Xenon, Molybdenum, and Neodymium are three of the most common fission products, but many other fission products have value too. The fluid nature of the fluoride reactor makes recycling of the waste quite likely to be economically attractive in many circumstances.

    On the other hand, the production of transuranic nuclear waste gives us one of the biggest concerns about todayís approach to nuclear power generation. Reducing the amount of transuranic waste sent to any repository provides an important challenge to the future development of civilian nuclear power generation. The use of Thorium in a liquid-fluoride reactor makes meeting that challenge a straightforward proposition. A suitable combination of the inherent properties of the Thorium fuel approach and of the flexibility of the liquid-fluoride fuel form can drastically reduce the production of transuranic waste.

    Thorium-232 begins the process of generating nuclear energy at least five neutron absorptions removed from the first transuranic isotope that it can generate. In that process Th-232 absorbs a neutron, transmuting into Pa-233 and then decaying into U-233, which is fissile. Bombarded by thermal neutrons, U-233 tends to fission 90% of the time it absorbs one of those neutrons. The other 10% of the time a nucleus of U-233 becomes one of U-234. A further neutron absorption by the U-234 produces a nucleus of U-235. U-235 fissions in a thermal neutron spectrum approximately 85% of the time; the other 15% of the time it becomes a nucleus of U-236. Upon absorbing another neutron U-236 becomes the first transuranic isotope of this process, Np-237. The Neptunium can be removed from the fluoride salt mixture readily by fluorination, which changes it from NpF4 to gaseous NpF6. Thus, in the Thorium-based approach the fuel lies five neutron absorptions away from the production of a transuranic isotope and in the course of those absorptions roughly 98.5% of the original fuel is removed by fission. Contrast that fact with the Uranium-Oxide approach to nuclear power, in which the majority of the fuel (97% U-238) is a single neutron absorption away from the production of the first transuranic isotope (Pu-239). Thus the use of Thorium in the liquid-fluoride reactor rather than the use of Uranium in the solid-oxide reactor reduces the amount of transuranic material generated by a very large factor.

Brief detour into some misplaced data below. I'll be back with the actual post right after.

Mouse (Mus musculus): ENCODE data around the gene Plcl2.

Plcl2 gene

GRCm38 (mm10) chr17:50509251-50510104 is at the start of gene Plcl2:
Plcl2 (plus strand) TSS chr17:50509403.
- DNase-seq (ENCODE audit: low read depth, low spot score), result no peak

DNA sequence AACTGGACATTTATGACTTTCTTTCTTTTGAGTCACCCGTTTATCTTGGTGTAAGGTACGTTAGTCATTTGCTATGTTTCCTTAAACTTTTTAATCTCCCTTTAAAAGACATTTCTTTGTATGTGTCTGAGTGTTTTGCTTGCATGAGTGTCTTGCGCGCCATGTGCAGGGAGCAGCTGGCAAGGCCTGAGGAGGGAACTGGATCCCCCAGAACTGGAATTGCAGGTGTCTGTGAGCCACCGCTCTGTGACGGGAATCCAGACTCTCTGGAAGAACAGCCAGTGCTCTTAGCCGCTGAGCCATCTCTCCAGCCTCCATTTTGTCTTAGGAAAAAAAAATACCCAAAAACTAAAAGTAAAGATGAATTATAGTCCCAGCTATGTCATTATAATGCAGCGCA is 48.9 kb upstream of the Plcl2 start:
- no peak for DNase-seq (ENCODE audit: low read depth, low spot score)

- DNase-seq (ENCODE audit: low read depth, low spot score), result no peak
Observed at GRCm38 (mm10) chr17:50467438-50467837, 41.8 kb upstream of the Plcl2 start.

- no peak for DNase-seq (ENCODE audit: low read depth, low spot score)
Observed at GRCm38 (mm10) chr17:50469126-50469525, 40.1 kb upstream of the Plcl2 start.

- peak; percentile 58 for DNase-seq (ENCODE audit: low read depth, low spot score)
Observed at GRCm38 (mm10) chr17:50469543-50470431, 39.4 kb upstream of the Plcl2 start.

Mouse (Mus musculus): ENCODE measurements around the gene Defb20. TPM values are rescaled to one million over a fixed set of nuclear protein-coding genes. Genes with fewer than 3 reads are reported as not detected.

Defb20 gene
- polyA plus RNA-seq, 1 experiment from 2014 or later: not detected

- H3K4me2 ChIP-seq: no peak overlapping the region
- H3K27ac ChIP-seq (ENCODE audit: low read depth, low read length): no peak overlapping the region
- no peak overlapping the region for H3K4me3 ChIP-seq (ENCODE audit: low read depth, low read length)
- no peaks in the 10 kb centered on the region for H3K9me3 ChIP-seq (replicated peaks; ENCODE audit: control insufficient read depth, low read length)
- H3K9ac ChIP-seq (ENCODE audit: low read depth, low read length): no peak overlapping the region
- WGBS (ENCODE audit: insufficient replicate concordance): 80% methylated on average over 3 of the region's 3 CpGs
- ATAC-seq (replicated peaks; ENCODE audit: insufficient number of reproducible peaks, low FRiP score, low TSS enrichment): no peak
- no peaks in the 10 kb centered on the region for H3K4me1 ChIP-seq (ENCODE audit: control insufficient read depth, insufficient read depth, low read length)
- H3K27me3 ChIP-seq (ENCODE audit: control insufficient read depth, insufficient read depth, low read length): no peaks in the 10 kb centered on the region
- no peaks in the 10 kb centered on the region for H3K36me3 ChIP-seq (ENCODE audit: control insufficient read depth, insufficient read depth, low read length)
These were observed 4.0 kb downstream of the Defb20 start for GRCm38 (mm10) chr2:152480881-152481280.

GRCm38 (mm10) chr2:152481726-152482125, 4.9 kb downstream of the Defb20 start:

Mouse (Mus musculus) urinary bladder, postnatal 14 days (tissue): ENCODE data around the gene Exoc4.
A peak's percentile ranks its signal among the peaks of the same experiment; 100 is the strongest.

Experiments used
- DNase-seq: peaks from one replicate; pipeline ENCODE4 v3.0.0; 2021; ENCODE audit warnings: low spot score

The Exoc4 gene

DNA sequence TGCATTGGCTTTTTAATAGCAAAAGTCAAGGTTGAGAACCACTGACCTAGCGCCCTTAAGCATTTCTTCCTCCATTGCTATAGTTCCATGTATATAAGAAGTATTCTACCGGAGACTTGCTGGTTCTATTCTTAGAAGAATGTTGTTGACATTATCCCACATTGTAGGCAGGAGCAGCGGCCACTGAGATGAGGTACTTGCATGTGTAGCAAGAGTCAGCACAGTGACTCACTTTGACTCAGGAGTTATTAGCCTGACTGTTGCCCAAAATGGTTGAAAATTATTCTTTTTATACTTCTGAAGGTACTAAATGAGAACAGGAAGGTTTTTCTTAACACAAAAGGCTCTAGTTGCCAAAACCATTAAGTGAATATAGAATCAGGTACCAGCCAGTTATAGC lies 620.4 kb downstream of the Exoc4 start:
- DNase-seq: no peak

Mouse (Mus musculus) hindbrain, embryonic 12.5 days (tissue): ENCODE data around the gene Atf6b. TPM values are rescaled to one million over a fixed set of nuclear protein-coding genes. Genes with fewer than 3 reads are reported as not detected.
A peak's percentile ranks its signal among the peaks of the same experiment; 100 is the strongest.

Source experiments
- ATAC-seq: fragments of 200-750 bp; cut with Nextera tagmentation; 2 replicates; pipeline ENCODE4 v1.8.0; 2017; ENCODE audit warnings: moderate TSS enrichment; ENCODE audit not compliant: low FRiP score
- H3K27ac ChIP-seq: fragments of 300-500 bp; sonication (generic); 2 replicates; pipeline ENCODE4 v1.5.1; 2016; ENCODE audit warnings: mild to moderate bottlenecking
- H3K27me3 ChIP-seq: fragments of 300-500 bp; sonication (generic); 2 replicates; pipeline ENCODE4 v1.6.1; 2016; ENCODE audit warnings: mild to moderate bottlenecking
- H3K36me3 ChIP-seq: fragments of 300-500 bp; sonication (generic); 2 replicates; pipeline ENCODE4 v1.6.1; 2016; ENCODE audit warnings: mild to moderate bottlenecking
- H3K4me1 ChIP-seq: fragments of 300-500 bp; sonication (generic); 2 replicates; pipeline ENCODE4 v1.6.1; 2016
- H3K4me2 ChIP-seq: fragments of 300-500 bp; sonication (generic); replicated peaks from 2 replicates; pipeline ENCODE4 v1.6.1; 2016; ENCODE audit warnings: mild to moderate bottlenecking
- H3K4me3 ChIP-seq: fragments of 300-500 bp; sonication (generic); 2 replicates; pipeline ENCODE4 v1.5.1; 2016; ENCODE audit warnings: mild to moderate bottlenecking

Reusing Nuclear Fuel

    In a Uranium reactor the solid-oxide fuel rods must be replaced periodically by new fuel rods. The spent fuel rods are sent to a cooling pond where decay heat can be removed. The spent fuel still contains large amounts of unused fuel in the form of both Uranium and other actinides, but that fuel cannot be used until itís reprocessed. The reprocessing involves changing the solid Uranium Oxide into liquid Uranium Nitrate by dissolving it in strong Nitric Acid. Then a combination of chemical processes in a variety of solvents takes place to separate fission products, transuranics, and Uranium from one another. Many recycles of the fuel would be needed to incinerate most of the U-238 present in the original spent fuel, but the costs involved in reprocessing necessitate that spent nuclear fuel is rarely subjected to more than one or two recycles before it is sent to a nuclear-waste repository.

    The liquid-fluoride Thorium reactor presents an entirely different approach to fuel management that makes repeated recycling easy and economical. That is because the nuclear fuel is already in a chemically stable form as a fluoride. Thus the fuel-laden salt is protected from chemical attack, combustion, and corrosion. As a fluid the salt is in a form in which chemical processes can be used to remove fission products or to add new fuel to replace that lost to fission. In addition, the ionic nature of liquid-fluoride salt renders the fuel essentially impervious to radiation damage: the fuel remains chemically unaltered and completely retains its physical properties, in spite of the passage of intense alpha, beta, gamma, and neutron radiation.